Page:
A frighteningly high rate of species extinction has become the defining characteristic of the Anthropocene era but species aren’t the only things being lost at an alarming rate. Languages are disappearing as well with equally serious consequences.
Linguists cannot say with certainty how many human languages are spoken today. One linguist’s language may be another’s dialect. For instance, some classify the “languages” of Danish, Norwegian and Swedish as “dialects” of a “Scandinavian language” because they share structures, vocabulary, cultural experiences and because they are generally mutually comprehensible. On the other hand, others classify the “eight dialects” of Chinese as “distinct languages,” because, for example, Cantonese, Shanghainese and Mandarin do not share vocabulary and are mutually incomprehensible, even though they share a common orthography. Thus, linguists speculate that there are as few as 5,000 and as many as 9,000 languages.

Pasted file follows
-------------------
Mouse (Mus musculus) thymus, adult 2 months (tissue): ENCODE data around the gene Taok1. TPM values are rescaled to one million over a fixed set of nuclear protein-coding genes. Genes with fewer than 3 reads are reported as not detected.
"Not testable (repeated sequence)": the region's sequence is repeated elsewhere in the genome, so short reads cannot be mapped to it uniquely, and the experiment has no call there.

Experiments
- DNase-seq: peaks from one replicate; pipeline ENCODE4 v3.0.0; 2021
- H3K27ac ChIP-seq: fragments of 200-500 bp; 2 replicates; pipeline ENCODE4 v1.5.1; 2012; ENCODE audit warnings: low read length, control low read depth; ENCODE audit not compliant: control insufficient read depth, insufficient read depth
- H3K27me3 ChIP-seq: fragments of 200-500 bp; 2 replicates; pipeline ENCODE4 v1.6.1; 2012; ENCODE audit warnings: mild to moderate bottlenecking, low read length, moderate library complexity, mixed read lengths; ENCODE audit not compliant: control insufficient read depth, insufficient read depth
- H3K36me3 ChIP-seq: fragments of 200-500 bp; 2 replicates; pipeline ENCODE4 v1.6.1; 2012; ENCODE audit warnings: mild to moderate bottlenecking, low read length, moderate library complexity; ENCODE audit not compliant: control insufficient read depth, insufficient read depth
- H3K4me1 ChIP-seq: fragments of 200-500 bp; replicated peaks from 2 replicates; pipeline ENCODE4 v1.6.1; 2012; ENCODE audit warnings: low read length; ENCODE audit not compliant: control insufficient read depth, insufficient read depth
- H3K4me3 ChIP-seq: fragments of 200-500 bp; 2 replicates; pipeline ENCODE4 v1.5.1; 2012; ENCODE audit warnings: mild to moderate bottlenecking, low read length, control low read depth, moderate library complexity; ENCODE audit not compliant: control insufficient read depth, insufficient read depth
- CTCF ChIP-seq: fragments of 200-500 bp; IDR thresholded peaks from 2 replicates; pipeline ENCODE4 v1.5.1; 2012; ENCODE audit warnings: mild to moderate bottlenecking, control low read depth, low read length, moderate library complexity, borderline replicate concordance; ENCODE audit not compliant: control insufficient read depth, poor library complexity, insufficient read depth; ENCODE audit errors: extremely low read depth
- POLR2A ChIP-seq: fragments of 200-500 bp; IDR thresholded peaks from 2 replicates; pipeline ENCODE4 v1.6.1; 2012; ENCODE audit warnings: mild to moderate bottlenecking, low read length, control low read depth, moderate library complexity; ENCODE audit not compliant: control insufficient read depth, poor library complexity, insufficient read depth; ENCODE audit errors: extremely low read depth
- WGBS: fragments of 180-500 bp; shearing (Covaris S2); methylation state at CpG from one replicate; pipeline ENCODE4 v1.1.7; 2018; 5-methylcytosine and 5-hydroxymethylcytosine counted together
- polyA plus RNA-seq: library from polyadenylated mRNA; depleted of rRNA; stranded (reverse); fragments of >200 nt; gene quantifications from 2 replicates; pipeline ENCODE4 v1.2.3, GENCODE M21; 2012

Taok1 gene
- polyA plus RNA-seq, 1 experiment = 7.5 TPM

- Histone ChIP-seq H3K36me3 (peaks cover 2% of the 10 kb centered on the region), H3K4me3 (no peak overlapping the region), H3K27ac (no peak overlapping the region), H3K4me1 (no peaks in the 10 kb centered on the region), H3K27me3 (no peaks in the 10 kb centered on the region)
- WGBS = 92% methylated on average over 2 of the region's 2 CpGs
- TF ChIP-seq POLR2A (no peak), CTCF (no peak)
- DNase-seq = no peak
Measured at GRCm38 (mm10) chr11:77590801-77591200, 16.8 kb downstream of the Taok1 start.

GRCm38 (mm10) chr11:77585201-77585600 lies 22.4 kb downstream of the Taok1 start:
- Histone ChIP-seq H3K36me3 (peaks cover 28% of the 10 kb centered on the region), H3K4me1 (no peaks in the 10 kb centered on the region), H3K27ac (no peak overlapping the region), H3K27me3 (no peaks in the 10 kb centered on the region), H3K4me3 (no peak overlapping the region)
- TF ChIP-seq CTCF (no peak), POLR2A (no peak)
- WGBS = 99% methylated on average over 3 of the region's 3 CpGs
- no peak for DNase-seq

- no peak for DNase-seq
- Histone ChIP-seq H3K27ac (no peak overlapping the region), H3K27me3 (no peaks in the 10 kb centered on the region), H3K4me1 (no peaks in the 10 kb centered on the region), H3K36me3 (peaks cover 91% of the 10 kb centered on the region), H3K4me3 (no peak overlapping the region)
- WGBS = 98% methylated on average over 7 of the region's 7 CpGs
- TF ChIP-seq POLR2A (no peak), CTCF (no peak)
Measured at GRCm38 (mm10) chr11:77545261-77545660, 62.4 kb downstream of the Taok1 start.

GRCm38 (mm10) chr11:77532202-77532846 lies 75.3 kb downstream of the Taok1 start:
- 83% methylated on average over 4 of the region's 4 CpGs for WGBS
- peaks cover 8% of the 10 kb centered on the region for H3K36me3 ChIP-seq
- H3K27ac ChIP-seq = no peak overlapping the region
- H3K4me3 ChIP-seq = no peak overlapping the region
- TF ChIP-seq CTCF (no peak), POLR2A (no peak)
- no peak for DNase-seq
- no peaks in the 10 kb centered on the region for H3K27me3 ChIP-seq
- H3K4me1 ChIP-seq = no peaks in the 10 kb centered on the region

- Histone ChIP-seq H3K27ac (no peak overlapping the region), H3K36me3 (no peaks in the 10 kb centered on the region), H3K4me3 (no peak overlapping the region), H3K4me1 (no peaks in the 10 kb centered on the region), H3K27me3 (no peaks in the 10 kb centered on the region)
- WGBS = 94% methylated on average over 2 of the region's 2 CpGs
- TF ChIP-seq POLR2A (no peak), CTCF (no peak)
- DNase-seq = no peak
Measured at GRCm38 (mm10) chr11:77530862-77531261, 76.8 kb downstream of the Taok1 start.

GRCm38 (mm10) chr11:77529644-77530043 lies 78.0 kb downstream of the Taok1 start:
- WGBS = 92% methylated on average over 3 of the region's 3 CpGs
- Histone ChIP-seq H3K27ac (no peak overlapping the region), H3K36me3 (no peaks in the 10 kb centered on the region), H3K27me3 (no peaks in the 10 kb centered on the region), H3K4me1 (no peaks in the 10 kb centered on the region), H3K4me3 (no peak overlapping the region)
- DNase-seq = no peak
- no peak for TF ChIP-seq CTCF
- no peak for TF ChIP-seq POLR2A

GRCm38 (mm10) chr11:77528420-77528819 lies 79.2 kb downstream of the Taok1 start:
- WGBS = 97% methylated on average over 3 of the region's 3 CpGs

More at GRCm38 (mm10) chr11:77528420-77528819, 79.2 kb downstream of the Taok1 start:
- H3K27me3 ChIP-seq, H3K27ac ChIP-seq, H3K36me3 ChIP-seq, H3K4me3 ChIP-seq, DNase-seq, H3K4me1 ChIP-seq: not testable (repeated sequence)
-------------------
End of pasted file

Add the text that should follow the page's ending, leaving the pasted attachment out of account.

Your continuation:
What’s not in question, however, is that the number of languages is decreasing rapidly. Languages, like species, may be characterized as endangered and they go extinct when the last speaker of a language dies. When that happens, the language and culture disappear with little trace, typically because many of the languages we’re losing have not left written or recorded evidence behind. Indeed, many extinct languages were only spoken, not written.